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A world in transition

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Brilliant turquoise meltwater runs through the piercing white snow. Icebergs float calmly on the ocean, their serrations and peaks reflecting off the glassy surface. Light filters through the semi-translucent glass. Looking at Zaria Forman’s work, it’s hard not to be transported to the icy landscapes of Greenland, Argentina and Norway. It is also difficult not to do a double take, to think, These are photographs, right? Because what Forman can do with soft pastels, his fingers, and a canvas is almost amazing.

Forman’s designs are incredibly realistic and breathtakingly beautiful. And this is the goal of this artist, who tries to capture “moments of transition, turbulence and tranquility” in the landscape in order to communicate the urgency of the climate crisis. “I choose to convey beauty as opposed to devastation,” she said in a 2015 TED talk. “If you can experience the sublimity of these landscapes, perhaps you will be inspired to preserve and protect them. ”

Much of Forman’s subject matter is melting ice and crashing waves. She wants us to travel with her to the edge of an arctic glacier that may soon disappear, and then to the coast of the Maldives, a nation that may soon be subsumed by rising seas, so that we can understand how these two places, which feel worlds apart, are in fact intimately linked. Or, to put it another way, she wants to take us to places that many of us will never visit in person, and help us really understand all that is at stake as temperatures rise.

“Metaphorical hug” for the globe in the IHWO challenge

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The 40,000 Steps Challenge – launched on October 1 – will see IH school staff and students around the world cover a combined 40,000 km over three months, through December.

The distance, the same as the circumference of the earth, will mean that the entire IH community will give the planet a “metaphorical hug,” according to the organization.

“As a network of language schools that teach more than 200,000 students a year, we know we are able to make a positive impact,” said Lucy Horsefield, IHWO Executive Director.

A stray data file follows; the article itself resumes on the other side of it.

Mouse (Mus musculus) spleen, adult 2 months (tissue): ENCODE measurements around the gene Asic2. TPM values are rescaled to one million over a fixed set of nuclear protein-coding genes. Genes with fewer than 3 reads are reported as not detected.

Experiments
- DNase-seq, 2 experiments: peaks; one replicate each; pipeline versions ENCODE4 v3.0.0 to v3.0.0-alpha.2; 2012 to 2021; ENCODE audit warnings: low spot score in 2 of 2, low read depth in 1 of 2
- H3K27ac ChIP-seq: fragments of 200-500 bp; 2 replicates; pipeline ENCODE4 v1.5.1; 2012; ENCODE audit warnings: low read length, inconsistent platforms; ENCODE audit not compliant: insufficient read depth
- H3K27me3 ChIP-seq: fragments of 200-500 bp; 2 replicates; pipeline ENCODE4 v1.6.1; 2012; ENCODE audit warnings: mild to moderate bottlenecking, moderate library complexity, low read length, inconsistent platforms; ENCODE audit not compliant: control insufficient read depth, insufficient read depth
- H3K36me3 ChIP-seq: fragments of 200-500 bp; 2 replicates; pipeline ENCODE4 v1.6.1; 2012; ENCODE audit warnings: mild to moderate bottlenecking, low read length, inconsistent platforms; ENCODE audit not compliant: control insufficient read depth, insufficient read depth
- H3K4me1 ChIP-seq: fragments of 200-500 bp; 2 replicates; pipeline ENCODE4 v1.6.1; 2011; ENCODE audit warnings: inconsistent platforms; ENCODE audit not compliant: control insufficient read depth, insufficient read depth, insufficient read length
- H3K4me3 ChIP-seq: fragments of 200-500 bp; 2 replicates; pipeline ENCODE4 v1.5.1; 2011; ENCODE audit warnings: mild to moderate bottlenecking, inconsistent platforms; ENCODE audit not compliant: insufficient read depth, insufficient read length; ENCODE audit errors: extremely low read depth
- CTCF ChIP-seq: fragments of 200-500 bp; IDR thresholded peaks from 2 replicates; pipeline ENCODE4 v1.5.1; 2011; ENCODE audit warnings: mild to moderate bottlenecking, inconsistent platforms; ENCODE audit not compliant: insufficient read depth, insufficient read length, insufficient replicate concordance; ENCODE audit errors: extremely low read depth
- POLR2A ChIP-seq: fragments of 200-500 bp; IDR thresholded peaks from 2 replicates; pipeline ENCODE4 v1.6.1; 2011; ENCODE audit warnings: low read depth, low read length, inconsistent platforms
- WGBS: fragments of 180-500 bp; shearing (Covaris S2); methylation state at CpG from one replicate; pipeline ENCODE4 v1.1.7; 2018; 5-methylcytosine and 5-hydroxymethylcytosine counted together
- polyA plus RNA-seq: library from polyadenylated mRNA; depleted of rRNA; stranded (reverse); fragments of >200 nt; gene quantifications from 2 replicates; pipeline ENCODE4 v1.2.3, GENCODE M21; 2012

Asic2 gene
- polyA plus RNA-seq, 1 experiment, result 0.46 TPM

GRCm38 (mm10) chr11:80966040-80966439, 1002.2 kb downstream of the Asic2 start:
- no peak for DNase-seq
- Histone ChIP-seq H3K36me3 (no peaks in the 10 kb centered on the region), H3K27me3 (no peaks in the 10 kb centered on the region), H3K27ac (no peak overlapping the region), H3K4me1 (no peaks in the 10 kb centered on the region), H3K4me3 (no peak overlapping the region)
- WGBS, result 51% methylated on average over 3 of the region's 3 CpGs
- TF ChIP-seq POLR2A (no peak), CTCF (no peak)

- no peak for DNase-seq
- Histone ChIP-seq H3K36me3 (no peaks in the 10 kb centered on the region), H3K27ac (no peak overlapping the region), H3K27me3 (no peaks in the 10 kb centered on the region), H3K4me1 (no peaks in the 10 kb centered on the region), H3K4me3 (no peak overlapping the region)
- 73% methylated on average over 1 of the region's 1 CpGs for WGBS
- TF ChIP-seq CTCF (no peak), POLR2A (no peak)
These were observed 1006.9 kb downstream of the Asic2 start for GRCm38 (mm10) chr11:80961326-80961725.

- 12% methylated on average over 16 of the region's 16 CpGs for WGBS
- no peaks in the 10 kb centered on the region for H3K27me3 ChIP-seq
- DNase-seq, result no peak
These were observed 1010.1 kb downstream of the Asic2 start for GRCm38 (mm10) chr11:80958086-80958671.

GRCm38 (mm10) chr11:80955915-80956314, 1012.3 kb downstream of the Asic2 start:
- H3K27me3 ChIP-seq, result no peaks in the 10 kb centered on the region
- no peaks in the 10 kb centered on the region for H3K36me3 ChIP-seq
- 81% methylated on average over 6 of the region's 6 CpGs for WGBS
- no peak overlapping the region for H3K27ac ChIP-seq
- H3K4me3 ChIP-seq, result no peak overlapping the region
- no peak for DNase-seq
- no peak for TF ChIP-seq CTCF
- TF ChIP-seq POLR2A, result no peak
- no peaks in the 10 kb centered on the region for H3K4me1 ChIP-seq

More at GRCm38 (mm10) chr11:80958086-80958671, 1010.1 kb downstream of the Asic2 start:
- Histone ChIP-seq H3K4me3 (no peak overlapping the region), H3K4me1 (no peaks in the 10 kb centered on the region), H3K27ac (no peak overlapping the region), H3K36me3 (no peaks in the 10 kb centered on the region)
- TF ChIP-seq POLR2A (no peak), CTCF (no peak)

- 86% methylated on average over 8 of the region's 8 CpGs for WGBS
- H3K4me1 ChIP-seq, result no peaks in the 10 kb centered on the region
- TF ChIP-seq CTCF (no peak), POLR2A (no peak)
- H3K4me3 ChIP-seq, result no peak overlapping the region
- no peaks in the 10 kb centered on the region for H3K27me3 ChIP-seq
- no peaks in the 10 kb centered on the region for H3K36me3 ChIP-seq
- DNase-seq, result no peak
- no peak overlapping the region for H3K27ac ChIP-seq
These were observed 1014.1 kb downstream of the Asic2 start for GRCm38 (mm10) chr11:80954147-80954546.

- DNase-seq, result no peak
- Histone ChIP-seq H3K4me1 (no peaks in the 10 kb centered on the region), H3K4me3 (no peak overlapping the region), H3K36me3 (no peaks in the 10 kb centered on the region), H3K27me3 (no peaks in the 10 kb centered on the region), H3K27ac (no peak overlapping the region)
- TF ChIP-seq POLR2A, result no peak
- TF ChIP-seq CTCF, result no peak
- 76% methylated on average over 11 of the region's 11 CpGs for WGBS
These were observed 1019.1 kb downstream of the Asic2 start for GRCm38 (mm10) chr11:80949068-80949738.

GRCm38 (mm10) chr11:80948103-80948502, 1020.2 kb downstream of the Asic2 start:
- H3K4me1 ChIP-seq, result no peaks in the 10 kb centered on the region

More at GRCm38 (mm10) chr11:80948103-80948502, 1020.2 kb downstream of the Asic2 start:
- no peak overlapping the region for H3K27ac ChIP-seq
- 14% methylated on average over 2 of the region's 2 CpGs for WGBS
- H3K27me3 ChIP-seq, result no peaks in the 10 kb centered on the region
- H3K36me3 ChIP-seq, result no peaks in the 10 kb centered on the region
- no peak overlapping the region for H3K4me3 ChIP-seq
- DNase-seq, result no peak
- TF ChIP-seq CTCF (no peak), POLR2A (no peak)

“Our 40,000 km walk challenge is a fun way to encourage our community to think about how they can change their daily habits.”

“Our 40,000km Walk Challenge is a fun way to encourage the International House community to think about how they can change their daily habits and reduce harmful CO2 emissions.

By replacing car trips with those made on foot, the company hopes to “raise the issue of environmental sustainability across our network and within the language education industry as a whole,” said she added.

It’s also part of an ongoing commitment the organization has made, Horsefield noted.

IH Intensive ELT Intensive Course Arm IH InTuition is already committed to carrying out carbon-negative operations, and its “Protect our Planet” initiative aims to mitigate the company’s carbon emissions and its impact on the environment.

As part of the new initiative, schools are encouraged to “virtually” walk towards each other or “virtually meet” at a central point of interest, in order to create opportunities for student dialogue and interaction. enrich the program with environmental topics.

In addition, the IHWO core team will complete a ‘virtual’ walk around the North Pole on the frozen Arctic Ocean, which will highlight the issues of the melting ice cap and loss of habitat for them. polar bears and other rare species of arctic flora and fauna.

“All of these aim to protect our planet and minimize the negative impacts we have on our environment,” the company added.

“Our ambition is for the International House school network to lead the way in the ELT industry and make a real difference to the future of our precious planet.”

IH will track the number of kilometers traveled by staff and students and hopes to reach its target by December 31, 2021.


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Scientists search for ‘ghost particles’ from space at the South Pole